Right on Tim—we share the same roleurness and my first experience with “lift” on a bike was riding Tri-spokes. I raced those for years, as Specialized wheels, and when Hed started making them. The new Jets are an evolution of [aero wheels]( I started riding and racing in Eastern Washington State where the wind blows in all directions and if you got it just right, as you said, you just roll those wheels at speed for miles (and later pay for that with a long drive home, when you turned into a sidewind).

Next up is for us to review is tubeless . . . we’re waiting for them as is everyone else I know. I don’t know anyone that enjoys gluing, taping, and fretting about rolling a tubular tire off a rim. (well mark does, but that’s just for the [sniffing the glue part]( wheels 3.jpg))

My biggest complaint with carbon-rimmed tubulars is brake pads (and carbon rimmed clinchers). I think it’s ridiculous to have to constantly adjust, clean, toe-in, and other wise tinker with pads. That’s bad engineering in my opinion. I melted a set of Kool stops in one 2 hour race, on a warm day, and it wasn’t even that hilly.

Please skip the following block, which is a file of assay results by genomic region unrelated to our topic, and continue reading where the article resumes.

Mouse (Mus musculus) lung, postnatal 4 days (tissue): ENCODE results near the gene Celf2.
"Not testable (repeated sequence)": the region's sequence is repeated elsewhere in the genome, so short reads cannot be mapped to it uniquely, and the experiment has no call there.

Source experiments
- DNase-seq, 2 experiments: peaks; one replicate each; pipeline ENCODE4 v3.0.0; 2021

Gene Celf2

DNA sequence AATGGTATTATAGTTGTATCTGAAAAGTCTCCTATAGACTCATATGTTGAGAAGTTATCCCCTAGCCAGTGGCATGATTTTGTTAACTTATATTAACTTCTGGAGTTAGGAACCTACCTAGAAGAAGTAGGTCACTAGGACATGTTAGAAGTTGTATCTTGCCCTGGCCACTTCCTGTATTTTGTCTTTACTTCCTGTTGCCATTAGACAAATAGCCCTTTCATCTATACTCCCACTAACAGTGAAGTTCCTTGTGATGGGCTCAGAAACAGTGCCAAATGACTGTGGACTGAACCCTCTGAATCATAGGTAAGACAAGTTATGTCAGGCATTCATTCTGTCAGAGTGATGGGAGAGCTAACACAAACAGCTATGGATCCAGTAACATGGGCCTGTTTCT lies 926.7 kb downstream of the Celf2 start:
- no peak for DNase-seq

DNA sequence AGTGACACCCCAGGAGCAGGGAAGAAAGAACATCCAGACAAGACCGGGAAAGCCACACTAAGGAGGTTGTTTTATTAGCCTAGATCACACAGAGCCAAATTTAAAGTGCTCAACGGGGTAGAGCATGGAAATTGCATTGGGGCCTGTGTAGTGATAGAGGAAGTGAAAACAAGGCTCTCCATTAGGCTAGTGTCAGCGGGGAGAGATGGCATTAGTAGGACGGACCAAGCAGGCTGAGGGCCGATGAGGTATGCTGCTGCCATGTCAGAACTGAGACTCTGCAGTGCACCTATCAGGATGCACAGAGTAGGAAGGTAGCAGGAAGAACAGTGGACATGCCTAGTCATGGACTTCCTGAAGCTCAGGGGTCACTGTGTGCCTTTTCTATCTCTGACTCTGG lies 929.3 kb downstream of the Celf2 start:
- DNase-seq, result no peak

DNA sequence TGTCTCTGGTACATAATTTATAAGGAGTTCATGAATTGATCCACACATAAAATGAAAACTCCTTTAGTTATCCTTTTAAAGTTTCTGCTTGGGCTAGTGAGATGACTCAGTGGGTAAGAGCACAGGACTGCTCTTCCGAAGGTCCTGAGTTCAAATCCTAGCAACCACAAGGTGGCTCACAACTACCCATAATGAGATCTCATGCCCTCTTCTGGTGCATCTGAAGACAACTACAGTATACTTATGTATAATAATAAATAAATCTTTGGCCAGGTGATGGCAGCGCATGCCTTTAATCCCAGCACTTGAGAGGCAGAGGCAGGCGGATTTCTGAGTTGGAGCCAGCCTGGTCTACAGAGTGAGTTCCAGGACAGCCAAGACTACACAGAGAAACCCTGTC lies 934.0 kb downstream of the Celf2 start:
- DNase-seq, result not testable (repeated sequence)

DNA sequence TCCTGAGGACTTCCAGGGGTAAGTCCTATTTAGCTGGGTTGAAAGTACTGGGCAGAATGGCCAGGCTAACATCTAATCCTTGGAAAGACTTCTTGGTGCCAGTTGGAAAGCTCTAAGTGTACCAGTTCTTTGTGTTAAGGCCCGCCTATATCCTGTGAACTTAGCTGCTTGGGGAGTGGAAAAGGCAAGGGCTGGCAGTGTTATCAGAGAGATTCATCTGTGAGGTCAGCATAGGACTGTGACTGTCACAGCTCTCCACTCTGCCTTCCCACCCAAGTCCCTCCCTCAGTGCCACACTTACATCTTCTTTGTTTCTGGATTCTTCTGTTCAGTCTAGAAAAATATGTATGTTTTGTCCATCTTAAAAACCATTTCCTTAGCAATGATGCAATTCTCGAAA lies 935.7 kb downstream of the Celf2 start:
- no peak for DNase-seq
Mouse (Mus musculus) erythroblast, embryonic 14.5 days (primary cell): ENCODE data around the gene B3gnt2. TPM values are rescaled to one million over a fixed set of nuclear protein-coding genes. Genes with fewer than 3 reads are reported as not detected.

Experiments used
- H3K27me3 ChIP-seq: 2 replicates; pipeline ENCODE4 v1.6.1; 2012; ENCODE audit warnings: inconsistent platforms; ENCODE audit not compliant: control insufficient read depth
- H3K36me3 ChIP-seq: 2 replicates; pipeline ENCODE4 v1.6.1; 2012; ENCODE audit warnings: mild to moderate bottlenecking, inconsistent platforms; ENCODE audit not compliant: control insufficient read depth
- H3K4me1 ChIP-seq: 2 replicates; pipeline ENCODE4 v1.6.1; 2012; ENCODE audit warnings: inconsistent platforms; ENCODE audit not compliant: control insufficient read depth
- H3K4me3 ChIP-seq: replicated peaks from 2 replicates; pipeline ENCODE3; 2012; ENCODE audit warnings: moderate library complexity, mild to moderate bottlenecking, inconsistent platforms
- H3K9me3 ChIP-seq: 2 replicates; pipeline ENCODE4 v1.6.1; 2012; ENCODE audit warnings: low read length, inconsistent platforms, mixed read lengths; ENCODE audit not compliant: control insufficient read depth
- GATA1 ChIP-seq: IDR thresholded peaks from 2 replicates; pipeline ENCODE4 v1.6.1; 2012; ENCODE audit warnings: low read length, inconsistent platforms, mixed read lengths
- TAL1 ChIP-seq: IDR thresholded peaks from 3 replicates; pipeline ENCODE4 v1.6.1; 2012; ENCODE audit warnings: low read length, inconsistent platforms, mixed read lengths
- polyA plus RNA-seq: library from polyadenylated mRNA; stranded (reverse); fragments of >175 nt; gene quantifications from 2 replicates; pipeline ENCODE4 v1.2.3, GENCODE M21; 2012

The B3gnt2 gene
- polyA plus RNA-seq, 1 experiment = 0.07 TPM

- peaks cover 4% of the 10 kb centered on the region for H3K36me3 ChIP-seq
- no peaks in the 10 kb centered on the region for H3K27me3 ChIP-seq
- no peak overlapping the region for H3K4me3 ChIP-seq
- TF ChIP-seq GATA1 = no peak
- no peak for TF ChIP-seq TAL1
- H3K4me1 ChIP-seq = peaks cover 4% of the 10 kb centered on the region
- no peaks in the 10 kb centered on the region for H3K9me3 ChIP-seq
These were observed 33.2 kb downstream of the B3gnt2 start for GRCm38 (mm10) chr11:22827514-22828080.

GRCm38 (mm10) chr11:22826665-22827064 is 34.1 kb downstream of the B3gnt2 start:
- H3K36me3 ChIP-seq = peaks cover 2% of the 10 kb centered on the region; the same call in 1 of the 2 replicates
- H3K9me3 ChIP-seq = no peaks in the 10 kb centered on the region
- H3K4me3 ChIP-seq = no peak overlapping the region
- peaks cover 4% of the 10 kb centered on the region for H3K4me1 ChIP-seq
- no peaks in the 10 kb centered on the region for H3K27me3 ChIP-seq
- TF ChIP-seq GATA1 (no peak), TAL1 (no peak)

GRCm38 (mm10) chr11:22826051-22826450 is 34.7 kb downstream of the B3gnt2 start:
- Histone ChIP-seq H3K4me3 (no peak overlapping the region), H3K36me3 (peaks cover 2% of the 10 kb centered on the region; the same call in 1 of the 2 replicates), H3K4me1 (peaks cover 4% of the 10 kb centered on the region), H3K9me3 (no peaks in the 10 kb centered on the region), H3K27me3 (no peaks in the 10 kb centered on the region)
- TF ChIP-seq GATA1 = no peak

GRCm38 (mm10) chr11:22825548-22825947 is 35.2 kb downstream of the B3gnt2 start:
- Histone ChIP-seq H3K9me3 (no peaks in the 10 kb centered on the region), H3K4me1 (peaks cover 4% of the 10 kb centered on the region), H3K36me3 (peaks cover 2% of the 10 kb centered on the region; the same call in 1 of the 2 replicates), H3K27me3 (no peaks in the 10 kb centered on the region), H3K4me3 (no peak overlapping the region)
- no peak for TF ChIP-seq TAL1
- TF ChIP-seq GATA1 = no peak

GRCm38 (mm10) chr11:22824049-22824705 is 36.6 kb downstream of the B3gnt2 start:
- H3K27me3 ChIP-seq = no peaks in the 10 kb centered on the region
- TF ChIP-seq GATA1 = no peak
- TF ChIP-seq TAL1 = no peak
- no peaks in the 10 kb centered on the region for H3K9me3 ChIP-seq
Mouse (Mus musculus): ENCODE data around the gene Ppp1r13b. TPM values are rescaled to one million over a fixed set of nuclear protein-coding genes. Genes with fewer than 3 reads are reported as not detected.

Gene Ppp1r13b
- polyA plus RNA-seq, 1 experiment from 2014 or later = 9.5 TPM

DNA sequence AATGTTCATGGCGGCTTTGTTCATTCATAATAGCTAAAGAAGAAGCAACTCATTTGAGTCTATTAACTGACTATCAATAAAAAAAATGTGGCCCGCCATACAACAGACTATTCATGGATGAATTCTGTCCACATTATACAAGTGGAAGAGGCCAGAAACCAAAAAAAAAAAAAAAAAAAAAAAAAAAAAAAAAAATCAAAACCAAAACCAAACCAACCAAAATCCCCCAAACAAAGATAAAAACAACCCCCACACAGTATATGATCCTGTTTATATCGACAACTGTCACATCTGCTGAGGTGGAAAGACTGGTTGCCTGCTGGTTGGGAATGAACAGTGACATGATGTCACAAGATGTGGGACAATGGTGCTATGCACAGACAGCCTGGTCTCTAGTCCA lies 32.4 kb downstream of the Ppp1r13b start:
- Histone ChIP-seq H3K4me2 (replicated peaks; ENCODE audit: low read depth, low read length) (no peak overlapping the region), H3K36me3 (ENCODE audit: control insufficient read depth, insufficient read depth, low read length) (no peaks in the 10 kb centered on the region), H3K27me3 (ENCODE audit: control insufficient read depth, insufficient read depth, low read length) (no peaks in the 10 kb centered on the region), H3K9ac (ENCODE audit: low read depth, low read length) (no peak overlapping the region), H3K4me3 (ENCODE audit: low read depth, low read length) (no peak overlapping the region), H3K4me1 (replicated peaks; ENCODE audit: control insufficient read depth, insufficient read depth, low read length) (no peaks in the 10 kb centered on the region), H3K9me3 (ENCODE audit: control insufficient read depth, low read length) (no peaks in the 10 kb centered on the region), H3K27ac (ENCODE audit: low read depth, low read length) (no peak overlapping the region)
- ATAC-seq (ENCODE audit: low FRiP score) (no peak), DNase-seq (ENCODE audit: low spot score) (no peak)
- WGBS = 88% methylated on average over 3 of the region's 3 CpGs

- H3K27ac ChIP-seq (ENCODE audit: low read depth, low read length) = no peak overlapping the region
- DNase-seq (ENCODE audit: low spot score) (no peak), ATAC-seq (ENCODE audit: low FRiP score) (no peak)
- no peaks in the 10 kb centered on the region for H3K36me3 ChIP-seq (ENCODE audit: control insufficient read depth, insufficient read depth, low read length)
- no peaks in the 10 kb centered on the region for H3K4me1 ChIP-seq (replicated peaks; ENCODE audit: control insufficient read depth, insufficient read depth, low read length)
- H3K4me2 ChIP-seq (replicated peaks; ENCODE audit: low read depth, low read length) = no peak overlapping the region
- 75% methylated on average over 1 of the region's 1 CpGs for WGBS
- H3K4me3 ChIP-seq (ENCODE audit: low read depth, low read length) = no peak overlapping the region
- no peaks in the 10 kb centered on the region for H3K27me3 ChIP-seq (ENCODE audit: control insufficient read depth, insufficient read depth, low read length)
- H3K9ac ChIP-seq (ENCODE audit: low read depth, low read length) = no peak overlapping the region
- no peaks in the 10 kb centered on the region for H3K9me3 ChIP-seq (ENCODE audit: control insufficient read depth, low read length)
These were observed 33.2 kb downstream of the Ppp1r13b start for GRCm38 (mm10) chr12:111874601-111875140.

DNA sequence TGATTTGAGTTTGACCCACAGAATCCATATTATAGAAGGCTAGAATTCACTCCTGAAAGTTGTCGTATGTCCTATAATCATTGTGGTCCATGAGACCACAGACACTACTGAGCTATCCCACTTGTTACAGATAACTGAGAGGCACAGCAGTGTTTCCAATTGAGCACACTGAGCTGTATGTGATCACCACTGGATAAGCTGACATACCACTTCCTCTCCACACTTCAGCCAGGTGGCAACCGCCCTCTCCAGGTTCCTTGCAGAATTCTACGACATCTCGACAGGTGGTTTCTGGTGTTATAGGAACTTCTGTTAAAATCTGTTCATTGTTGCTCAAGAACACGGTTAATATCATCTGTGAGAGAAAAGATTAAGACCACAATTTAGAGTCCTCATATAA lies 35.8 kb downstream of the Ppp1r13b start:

That being said, Reynold’s carbon clinchers offer the best carbon braking surface I’ve ridden and those are also damn nice wheels. A different ride then Heds, but good, and they’ve [got a new 66 out](


Byron, glad to see you on the new wheels. 
In answer to some of your questions:
I have not seen a decrease in tire durability - I’m getting what I would expect for mileage. 
-I like 20mm tires on these wheels.  I go 170lbs. 
-90-100 lbs is a good pressure.  I’ve ridden 20mm tires as low as 65lbs on these wheels.  it was an accident, but the ride was very nice. It was just a one way commute with just 2 sets of railroad tracks.  Lately I’ve gone the other way and been riding 120psi.  Like it or not, rolling resistance does go down with higher tire pressure.  120 is good for my 15 mile commute but I don’t think I would try 6 or 7 hours at that pressure without my trusty brooks saddle. 
Finally, rouleurness… the wider rim makes the entire package more aero, since the tire width is much better matched the rim sidewalls.  We have not quantified it in the wind tunnel yet but there is a definite “boost” at around 21mph.  Once you are there it is easier to maintain that speed - what you are feeling is lower drag and better rolling resistance from the improved tire profile. 
The “climbing” version will be the ardennes wheel.  For now it has no carbon aero section and goes and honest 1370g for clichers.